A fond goodbye to Eleanor, my mother-in-law

My 83-year-old widow mother-in-law recently passed away at her home in Augusta, West Virginia.  The older I become, the more I recognize God's hand in everything.  Three years ago, after Mary's dad passed away, we decided to relocate from Florida to be closer to her mom.  We have enjoyed three years of family reunions, birthdays, and Christmases with her.

She was a feisty World War II generation kind of woman who didn't do a lot of complaining.  She simply did whatever needed to be done for her family and people in need: adding more water to the soup, converting a large bathroom into a bedroom for relatives who needed a place to stay.  She ran a food bank from her home.  She organized and taught home-school computer classes for needy kids, for which she received President Bush's "A Thousand Points of Light" award.

In their elder years, she and Mary's dad partially raised kids who needed parents.  An avid reader, she taught her grandchildren how to read before they entered kindergarten.  We are still learning about lives she touched positively.

I enjoyed doing little maintenance jobs for Eleanor.

A few months ago, she asked me to repair a shed that had rotted at the bottom.  Barely able to walk even with her walker, I thought it was odd that she insisted on struggling to make her way outside to see my finished repair job.

"That looks really good," she said.  Then she tried to give me crumpled money she had hidden in her hand.  I said no several times.  But she was determined to pay me.  Over the years, I learned not to argue with Eleanor.  The money was a love gift.  Secretly paying me for my work was her way of bonding with me.  It was our secret, although I did tell Mary.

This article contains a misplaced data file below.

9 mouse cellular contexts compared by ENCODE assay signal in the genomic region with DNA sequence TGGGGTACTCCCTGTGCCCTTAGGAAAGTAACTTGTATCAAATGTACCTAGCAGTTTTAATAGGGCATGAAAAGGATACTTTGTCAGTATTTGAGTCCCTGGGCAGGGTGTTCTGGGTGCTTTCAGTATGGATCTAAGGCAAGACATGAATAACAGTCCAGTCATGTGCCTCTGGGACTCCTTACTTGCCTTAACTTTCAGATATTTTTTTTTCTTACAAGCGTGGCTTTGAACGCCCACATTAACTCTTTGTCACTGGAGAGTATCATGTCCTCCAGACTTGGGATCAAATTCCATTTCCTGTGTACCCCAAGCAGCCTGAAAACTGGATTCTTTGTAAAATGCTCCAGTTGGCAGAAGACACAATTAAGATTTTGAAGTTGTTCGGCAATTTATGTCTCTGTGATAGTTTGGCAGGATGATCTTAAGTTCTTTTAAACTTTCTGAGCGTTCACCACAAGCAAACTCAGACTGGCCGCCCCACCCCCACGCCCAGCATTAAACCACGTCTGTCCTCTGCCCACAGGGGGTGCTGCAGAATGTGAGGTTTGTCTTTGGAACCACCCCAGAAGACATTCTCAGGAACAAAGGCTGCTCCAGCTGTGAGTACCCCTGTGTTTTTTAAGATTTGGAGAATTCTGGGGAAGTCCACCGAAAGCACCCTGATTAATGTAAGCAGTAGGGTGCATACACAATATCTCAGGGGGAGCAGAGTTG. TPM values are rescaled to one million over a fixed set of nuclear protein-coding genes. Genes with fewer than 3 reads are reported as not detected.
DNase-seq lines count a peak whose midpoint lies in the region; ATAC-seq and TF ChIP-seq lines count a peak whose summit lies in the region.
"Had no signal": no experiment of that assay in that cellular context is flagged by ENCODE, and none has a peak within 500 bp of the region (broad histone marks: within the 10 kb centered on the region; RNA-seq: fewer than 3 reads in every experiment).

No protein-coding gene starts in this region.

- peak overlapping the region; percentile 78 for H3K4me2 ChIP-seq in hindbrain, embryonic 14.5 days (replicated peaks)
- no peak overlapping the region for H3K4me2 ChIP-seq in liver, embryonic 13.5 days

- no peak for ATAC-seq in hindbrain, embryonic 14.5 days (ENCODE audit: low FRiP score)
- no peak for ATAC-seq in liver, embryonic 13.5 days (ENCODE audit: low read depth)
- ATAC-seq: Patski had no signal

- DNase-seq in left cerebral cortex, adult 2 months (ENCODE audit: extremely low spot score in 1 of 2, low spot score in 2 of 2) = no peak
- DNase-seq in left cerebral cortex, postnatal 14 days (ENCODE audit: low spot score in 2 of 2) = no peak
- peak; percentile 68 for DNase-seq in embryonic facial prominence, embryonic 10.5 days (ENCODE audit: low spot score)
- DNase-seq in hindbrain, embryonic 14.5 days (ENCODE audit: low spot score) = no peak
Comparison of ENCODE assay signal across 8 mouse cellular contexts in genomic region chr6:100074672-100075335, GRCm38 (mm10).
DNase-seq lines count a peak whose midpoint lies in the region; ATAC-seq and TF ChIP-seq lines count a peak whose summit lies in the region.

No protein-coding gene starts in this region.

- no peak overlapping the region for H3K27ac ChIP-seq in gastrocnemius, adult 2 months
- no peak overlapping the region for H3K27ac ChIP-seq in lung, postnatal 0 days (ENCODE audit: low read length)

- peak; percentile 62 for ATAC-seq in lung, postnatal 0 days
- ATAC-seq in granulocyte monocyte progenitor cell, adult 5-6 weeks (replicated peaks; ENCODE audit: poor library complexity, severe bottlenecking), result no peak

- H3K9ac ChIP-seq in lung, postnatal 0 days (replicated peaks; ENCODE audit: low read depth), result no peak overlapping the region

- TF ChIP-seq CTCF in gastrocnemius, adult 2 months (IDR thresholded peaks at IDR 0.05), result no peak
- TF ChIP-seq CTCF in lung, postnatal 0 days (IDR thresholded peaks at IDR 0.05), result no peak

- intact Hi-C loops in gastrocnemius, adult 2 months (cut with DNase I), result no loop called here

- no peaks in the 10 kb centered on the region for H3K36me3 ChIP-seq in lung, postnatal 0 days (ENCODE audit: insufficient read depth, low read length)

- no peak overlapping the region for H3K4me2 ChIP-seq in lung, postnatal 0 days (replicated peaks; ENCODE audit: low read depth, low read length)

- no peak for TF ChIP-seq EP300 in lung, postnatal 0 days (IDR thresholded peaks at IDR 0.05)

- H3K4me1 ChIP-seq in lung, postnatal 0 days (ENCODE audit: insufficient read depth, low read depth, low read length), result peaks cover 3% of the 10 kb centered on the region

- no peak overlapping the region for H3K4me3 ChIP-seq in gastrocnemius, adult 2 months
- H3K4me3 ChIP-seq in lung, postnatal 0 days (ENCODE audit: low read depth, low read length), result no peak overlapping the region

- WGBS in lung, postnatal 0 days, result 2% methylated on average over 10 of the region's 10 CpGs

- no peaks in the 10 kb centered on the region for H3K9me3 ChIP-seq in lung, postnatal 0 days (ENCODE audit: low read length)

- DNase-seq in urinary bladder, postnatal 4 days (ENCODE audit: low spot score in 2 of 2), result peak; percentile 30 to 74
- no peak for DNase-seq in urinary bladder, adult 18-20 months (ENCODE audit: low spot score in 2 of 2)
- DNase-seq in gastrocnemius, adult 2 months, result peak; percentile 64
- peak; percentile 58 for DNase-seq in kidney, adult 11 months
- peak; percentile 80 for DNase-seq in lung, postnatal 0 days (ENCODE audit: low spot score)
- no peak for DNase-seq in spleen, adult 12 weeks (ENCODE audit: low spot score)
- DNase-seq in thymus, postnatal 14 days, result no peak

Lloyd Marcus, The Unhyphenated American
https://www.trumptrainusa2020.com/
http://LloydMarcus.com

My 83-year-old widow mother-in-law recently passed away at her home in Augusta, West Virginia.  The older I become, the more I recognize God's hand in everything.  Three years ago, after Mary's dad passed away, we decided to relocate from Florida to be closer to her mom.  We have enjoyed three years of family reunions, birthdays, and Christmases with her.

She was a feisty World War II generation kind of woman who didn't do a lot of complaining.  She simply did whatever needed to be done for her family and people in need: adding more water to the soup, converting a large bathroom into a bedroom for relatives who needed a place to stay.  She ran a food bank from her home.  She organized and taught home-school computer classes for needy kids, for which she received President Bush's "A Thousand Points of Light" award.

In their elder years, she and Mary's dad partially raised kids who needed parents.  An avid reader, she taught her grandchildren how to read before they entered kindergarten.  We are still learning about lives she touched positively.

I enjoyed doing little maintenance jobs for Eleanor.

A few months ago, she asked me to repair a shed that had rotted at the bottom.  Barely able to walk even with her walker, I thought it was odd that she insisted on struggling to make her way outside to see my finished repair job.

"That looks really good," she said.  Then she tried to give me crumpled money she had hidden in her hand.  I said no several times.  But she was determined to pay me.  Over the years, I learned not to argue with Eleanor.  The money was a love gift.  Secretly paying me for my work was her way of bonding with me.  It was our secret, although I did tell Mary.

Lloyd Marcus, The Unhyphenated American
https://www.trumptrainusa2020.com/
http://LloydMarcus.com